Council Member Boykins Submits Budget Amendments for More City Inspectors; Tax Relief for Seniors; and Neighborhood Matching Grant Funds
Jo-Carolyn Goode | 6/12/2014, 3:25 p.m.
Every year, Council Members are provided the opportunity to submit amendments to the proposed City of Houston budget. The city has an annual operating budget of 5 billion dollars, with funds being allocated to support the functions of over20 city departments. Council Member Dwight Boykins' budget amendments are aimed at addressing the needs of the District D community and assisting senior citizens.
Addressing blight within neighborhoods is a major concern for District D residents and the city is significantly understaffed with inspectors. Council Member Boykins submitted an amendment requesting 6 additional code enforcement officers for the Department of Neighborhood, IPS-Public Service Division. These inspectors provide critical services to our communities through the inspection and abatement of abandoned and dangerous buildings, clearing neighborhoods of weeded lots, and issuing citations for activities such as illegal dumping.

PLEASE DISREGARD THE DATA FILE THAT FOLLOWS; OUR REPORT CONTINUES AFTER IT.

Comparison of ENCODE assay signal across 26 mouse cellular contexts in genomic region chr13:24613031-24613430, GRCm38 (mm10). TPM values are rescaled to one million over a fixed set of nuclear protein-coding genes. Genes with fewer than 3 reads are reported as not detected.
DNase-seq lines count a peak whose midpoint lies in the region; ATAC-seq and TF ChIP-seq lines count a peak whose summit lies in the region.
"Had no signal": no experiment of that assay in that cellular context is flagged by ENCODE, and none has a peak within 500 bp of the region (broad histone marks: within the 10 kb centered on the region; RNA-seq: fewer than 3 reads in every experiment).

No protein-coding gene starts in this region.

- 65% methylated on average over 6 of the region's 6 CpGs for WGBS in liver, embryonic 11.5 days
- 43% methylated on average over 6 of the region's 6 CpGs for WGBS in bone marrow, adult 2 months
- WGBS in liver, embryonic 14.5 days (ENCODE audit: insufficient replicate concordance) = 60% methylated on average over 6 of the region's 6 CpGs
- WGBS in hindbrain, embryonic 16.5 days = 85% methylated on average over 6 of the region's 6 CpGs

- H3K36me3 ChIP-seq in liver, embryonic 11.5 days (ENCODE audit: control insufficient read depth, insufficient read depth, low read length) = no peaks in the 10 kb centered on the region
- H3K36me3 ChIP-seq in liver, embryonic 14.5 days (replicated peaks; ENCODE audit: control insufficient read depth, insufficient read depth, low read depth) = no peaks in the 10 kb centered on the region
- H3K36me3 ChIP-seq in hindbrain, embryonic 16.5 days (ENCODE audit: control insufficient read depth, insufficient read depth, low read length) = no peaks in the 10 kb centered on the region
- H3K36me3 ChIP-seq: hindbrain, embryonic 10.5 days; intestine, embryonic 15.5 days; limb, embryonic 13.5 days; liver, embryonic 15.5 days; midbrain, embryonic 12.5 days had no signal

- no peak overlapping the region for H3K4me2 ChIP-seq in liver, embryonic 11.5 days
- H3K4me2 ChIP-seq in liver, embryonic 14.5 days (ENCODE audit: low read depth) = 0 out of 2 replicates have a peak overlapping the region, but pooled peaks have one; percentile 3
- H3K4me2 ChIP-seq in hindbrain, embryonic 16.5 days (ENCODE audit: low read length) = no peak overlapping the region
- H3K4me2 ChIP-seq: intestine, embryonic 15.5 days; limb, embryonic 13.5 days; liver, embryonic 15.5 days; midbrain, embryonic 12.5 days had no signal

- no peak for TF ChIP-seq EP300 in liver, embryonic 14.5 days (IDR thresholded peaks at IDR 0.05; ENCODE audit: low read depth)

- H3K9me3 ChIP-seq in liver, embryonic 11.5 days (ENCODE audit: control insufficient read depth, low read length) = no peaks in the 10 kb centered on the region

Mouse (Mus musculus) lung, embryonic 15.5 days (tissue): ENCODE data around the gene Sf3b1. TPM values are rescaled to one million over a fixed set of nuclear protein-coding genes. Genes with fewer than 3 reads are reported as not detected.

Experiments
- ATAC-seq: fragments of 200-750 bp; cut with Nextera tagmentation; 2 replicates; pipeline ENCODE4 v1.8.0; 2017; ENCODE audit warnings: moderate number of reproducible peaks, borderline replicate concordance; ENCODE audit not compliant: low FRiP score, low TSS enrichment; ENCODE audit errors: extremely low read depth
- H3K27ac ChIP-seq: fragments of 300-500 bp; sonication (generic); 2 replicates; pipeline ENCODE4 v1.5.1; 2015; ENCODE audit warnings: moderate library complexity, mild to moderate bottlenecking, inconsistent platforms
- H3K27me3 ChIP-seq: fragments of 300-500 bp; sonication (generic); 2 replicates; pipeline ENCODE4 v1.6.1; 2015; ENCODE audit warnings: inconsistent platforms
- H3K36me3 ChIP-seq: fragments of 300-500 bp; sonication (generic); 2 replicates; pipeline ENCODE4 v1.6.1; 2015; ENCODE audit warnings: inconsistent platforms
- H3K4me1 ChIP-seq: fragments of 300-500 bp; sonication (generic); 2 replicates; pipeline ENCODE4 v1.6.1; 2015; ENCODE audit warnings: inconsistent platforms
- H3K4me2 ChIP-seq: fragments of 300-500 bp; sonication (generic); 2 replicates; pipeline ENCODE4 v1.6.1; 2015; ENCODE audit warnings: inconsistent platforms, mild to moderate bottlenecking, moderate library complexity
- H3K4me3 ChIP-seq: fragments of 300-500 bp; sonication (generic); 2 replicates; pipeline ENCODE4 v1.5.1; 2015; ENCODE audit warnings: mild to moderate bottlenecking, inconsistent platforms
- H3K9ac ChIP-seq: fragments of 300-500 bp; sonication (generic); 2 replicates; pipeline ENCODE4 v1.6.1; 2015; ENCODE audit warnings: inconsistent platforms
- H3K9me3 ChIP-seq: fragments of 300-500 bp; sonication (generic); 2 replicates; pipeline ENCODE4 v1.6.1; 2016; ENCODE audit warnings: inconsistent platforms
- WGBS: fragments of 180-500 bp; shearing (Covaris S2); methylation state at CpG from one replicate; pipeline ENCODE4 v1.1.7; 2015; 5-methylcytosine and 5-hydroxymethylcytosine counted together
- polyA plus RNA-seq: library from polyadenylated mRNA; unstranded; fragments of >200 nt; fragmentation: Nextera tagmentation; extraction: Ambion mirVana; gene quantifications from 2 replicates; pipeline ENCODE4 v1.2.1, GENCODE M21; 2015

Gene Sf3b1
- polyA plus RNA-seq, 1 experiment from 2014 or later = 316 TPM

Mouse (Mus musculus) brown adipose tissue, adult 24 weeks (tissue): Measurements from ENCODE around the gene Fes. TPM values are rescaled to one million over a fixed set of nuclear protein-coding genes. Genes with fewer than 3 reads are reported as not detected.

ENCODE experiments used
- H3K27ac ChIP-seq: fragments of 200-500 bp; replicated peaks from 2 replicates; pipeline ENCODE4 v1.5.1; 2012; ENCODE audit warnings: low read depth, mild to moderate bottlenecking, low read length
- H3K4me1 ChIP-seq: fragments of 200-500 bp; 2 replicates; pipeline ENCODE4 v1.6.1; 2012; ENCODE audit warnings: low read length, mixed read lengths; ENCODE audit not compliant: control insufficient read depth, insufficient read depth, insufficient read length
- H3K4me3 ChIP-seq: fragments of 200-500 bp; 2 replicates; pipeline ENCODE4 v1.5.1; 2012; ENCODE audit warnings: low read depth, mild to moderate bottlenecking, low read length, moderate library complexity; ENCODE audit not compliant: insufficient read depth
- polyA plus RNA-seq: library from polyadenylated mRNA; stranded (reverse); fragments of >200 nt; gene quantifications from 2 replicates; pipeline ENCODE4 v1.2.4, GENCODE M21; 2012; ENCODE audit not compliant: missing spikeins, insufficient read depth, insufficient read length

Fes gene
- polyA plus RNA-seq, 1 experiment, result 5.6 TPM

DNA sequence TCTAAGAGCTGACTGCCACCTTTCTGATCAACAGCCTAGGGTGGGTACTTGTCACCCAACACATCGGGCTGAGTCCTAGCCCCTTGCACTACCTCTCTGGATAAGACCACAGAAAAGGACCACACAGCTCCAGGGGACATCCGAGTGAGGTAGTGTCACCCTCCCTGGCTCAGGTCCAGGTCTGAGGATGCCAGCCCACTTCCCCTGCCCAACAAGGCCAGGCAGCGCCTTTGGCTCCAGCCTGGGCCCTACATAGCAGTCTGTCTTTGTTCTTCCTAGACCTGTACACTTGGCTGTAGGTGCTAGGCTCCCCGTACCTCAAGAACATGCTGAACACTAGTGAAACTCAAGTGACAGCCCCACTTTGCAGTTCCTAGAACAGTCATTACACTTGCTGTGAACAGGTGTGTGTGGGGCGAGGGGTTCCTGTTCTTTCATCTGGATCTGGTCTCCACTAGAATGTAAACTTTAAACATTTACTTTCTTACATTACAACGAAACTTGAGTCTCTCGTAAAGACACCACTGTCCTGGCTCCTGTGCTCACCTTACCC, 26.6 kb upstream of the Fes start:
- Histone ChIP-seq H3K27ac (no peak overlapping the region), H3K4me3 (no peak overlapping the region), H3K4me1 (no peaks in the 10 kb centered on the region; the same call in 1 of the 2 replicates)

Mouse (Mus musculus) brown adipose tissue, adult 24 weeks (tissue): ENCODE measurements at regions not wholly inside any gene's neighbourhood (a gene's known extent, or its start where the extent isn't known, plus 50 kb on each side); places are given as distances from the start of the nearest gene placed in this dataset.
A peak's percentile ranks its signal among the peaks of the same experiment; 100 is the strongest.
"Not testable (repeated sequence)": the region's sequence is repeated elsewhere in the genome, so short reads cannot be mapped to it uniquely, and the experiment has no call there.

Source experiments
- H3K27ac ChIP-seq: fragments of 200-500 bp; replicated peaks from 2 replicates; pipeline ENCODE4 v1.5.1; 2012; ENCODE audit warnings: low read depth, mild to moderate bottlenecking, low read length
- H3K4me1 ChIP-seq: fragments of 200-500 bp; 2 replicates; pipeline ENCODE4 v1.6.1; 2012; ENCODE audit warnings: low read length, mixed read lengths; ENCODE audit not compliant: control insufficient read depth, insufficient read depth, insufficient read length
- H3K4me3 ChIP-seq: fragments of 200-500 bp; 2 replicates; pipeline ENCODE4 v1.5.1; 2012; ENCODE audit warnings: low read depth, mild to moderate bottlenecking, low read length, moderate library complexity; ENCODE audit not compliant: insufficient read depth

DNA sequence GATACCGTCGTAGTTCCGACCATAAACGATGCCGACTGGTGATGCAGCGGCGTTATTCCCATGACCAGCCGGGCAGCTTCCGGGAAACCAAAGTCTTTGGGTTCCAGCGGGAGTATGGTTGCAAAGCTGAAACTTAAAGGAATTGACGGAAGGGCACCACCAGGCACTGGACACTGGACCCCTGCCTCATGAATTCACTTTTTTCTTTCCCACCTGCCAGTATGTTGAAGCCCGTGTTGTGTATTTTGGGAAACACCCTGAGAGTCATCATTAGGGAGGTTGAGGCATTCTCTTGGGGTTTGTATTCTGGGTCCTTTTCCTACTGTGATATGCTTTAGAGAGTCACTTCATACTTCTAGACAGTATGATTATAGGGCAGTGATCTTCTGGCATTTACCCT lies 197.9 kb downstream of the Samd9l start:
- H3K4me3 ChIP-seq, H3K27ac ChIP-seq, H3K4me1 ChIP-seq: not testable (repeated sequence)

As a strong proponent for seniors, Council Member Boykins continues to advocate for measures, which will help to alleviate the financial pressures many elderly residents face. Council Member Boykins has requested additional property tax relief for qualified elderly homeowners, in order to assist them in keeping their homes. Currently, Harris County offers a $160,000 over-65 homestead exemption. However, the City of Houston offers an $80,000 exemption. Council Member Boykins' amendments would raise the City of Houston exemption to either $90,000 on the conservative end or fully match the county at $160,000 for those homeowners over 65 years of age, effective January 1, 2015.
In order to encourage community action and revitalization efforts, Council Member Boykins submitted a final amendment, which requests $50,000 for the Neighborhood Matching Grant program. This innovative program provides reimbursement funds to community organizations for neighborhood projects ranging from $500 to $2500. District D continues to be a diverse community with varied interests and these funds would support a full range of neighborhood initiatives.
For more information, visit wwww.houstontx.gov.